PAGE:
Results of BC2001: A 2×2 phase III randomised trial of synchronous chemo-radiotherapy (CRT) compared to radiotherapy (RT) alone and standard (sRT) versus reduced high-dose volume RT (rvRT) in muscle invasive bladder cancer (MIBC) (CRUK/01/004


Session type:

Syed Hussain1, Emma Hall2, Peter Jenkins3, Jean Tremlett4, Christine Rawlings5, Malcolm Crundwell6, Rebecca Lewis2, Carey Hendron1, Rachel Waters2, Robert Huddart2
2The Institute of Cancer Research, Sutton, UK,3Cheltenham General Hospital, UK,4Brighton and Sussex University Hospitals NHS Trust, UK,5South Devon Healthcare NHS Foundation Trust, Torbay, UK,6Royal Devon and Exeter Hospital, UK


BC2001 tests the hypotheses in MIBC that synchronous CRT improves loco-regional control and reducing volume of bladder irradiated to full RT dose reduces late toxicity without detriment to tumour control.


Patients with MIBC were randomised to CRT vs RT alone and/or to sRT (to tumour and whole bladder with 1.5cm margin) vs rvRT (tumour +1.5cm margin: 100(+/-5)% target dose; remaining bladder: 80% target dose). RT was 64Gy/32 fractions (f) in 6.5 weeks or 55Gy/20f in 4 weeks. CRT was mitomycin C 12mg/m2 iv bolus (MMC) day 1 of RT and 5-fluorouracil (5FU) continuous infusion 500mg/m2/24 hours for 10 days in total corresponding to RT f1-5 (week 1) and f16-20 (week 4). Primary endpoint was loco-regional disease-free survival (LRDFS). Secondary endpoints included toxicity, quality of life, salvage cystectomy rate and overall survival (OS)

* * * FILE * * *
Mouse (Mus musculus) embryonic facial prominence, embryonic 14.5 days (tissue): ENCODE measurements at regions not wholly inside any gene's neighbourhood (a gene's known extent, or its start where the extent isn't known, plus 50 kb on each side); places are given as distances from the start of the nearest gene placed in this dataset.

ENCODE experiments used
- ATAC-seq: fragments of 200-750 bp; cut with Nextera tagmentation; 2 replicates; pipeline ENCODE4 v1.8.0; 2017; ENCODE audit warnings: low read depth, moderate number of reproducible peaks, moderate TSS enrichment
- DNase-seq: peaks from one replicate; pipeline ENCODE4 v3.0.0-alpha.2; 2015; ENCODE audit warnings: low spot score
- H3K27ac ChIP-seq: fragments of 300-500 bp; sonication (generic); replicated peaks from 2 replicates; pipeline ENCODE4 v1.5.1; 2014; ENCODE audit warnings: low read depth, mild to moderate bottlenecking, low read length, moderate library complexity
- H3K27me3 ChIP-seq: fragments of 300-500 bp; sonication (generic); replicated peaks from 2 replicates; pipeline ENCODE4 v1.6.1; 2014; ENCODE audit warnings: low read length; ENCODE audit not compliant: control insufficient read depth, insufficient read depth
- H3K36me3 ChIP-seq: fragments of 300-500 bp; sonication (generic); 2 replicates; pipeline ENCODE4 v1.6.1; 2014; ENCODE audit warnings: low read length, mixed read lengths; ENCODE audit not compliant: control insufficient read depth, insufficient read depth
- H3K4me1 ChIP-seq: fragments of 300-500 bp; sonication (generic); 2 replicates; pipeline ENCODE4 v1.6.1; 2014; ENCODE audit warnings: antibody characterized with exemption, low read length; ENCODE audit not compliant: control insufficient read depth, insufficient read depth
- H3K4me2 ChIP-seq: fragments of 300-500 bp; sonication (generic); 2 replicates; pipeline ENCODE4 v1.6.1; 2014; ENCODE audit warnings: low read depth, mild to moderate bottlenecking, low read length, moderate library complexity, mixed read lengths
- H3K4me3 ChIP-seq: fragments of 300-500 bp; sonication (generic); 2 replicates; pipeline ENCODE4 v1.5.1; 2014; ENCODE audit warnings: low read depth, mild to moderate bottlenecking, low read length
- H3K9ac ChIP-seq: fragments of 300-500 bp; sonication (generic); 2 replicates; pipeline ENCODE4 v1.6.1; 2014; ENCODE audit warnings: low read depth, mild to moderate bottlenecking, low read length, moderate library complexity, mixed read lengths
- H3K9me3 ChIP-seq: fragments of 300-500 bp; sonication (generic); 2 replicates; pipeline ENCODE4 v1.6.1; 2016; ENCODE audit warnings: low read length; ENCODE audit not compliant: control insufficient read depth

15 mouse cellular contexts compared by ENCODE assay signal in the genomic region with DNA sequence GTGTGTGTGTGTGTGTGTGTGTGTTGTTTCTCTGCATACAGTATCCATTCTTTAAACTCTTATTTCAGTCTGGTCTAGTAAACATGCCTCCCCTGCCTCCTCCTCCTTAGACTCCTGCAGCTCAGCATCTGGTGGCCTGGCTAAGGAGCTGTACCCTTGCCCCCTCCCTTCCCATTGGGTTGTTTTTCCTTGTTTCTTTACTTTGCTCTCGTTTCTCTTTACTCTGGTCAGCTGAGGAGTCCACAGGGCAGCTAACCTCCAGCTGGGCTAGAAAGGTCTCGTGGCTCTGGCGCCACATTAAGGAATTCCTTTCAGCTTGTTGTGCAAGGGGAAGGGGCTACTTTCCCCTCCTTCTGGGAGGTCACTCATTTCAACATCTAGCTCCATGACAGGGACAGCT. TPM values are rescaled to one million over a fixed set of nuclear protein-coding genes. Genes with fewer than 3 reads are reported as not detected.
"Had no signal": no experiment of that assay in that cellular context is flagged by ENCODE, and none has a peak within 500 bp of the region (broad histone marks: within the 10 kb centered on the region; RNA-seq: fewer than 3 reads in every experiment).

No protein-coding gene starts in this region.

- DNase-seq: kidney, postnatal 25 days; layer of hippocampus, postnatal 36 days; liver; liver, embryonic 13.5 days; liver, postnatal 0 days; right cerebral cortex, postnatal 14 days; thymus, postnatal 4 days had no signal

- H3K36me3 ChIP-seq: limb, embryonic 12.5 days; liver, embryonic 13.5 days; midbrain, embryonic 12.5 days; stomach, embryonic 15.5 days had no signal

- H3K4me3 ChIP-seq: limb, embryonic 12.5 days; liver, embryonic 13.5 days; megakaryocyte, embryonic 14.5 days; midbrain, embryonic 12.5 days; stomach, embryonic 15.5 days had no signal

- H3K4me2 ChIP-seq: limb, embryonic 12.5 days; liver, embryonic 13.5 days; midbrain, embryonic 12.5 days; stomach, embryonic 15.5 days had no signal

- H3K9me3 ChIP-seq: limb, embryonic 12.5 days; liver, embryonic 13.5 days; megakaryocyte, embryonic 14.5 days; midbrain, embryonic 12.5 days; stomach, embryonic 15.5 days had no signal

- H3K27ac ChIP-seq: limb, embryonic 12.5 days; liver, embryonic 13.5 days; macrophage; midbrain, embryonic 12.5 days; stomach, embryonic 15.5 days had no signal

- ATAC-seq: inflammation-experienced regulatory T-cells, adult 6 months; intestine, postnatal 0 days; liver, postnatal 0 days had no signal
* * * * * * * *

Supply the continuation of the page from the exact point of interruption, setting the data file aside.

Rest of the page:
From August 2001-April 2008, 458 patients were recruited (182 CRT vs 178 RT; 108 sRT vs 111 rvRT).  Median age was 73(IQR 66-78) years.  Overall, 40(13.3%) patients experienced grade 3/4 RTOG post-treatment toxicity: CRT:10(8.3%) vs RT:17(15.9%), p=0.07; sRT:9(11.5%) vs rvRT:13(17.3%), p=0.31.  There was no evidence of difference in LRDFS or OS between sRT and rvRT.  With 49 months median follow-up, LRDFS was improved with CRT (hazard ratio HR=0.66, 95%CI:0.46–0.95; p=0.02).  For OS, HR=0.81(0.60–1.09); p=0.16.  Cystectomy rate was not significantly different between randomised groups (CRT:10.4% vs RT:15.2%, p=0.20; sRT:11.1% vs rvRT:11.7%, p=0.61)


Chemo-radiotherapy significantly improves local control in MIBC with no increase in late toxicity. We believe chemo-radiotherapy should be considered as optimal treatment in conservatively managed patients with MIBC